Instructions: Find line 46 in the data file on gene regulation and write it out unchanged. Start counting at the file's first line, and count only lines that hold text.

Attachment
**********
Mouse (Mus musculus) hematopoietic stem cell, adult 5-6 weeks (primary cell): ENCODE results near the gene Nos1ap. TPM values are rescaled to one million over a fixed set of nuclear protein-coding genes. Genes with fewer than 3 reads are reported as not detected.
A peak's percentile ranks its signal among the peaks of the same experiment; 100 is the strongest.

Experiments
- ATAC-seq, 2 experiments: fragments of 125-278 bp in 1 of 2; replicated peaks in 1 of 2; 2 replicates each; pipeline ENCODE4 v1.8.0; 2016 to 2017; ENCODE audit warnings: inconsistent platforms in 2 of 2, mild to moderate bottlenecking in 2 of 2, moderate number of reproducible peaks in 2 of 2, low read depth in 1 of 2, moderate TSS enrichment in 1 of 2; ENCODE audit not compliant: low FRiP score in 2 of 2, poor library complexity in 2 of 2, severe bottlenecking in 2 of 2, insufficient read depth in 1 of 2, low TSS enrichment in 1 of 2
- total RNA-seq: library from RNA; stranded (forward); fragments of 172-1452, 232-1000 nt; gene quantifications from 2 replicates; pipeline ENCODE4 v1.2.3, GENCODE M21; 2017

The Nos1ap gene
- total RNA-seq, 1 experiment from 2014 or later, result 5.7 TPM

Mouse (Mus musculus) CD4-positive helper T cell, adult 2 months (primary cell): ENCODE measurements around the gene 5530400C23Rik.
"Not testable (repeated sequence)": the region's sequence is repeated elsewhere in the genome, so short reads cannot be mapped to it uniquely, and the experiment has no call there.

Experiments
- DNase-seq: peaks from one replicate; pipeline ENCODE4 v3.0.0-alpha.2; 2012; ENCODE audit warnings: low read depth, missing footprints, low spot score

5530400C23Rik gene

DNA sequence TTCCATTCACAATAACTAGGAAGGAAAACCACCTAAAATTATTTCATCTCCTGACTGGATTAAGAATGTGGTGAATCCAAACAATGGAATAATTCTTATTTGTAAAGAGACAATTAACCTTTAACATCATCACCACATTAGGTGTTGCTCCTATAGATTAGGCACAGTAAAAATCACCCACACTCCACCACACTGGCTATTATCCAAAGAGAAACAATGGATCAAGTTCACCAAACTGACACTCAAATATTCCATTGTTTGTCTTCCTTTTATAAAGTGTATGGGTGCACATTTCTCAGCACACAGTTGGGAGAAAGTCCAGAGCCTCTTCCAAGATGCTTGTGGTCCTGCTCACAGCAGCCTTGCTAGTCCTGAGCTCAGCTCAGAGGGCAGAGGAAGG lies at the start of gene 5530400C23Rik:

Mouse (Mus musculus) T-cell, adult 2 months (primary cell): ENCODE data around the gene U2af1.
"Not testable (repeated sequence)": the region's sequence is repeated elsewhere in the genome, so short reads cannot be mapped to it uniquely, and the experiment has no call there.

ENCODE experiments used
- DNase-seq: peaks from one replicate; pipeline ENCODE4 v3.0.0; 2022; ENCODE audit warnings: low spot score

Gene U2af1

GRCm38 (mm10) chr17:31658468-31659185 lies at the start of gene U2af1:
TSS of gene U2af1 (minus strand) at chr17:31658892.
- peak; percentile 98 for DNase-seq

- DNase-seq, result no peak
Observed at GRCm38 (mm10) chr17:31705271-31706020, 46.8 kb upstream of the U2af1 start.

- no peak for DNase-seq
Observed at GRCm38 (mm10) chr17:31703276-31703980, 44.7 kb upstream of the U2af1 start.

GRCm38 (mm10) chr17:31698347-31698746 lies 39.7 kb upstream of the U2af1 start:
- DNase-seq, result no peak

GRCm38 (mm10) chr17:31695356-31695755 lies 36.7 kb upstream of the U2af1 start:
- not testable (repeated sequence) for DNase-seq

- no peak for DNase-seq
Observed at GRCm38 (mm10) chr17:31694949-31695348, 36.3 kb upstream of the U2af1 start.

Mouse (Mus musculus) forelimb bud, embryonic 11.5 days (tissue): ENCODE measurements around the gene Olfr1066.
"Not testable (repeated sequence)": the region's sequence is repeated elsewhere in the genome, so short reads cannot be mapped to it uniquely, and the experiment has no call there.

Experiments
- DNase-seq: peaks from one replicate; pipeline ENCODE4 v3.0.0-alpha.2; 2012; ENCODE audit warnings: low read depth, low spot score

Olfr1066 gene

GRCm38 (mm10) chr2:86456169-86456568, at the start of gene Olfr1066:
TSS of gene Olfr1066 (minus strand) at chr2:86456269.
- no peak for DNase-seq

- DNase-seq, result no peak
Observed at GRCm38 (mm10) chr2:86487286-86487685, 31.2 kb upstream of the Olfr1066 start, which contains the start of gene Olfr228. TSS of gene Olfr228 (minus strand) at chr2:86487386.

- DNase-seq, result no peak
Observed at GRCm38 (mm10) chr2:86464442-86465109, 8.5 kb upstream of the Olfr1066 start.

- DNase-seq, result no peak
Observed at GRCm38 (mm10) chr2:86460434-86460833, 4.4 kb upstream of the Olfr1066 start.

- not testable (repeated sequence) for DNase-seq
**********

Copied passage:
- not testable (repeated sequence) for DNase-seq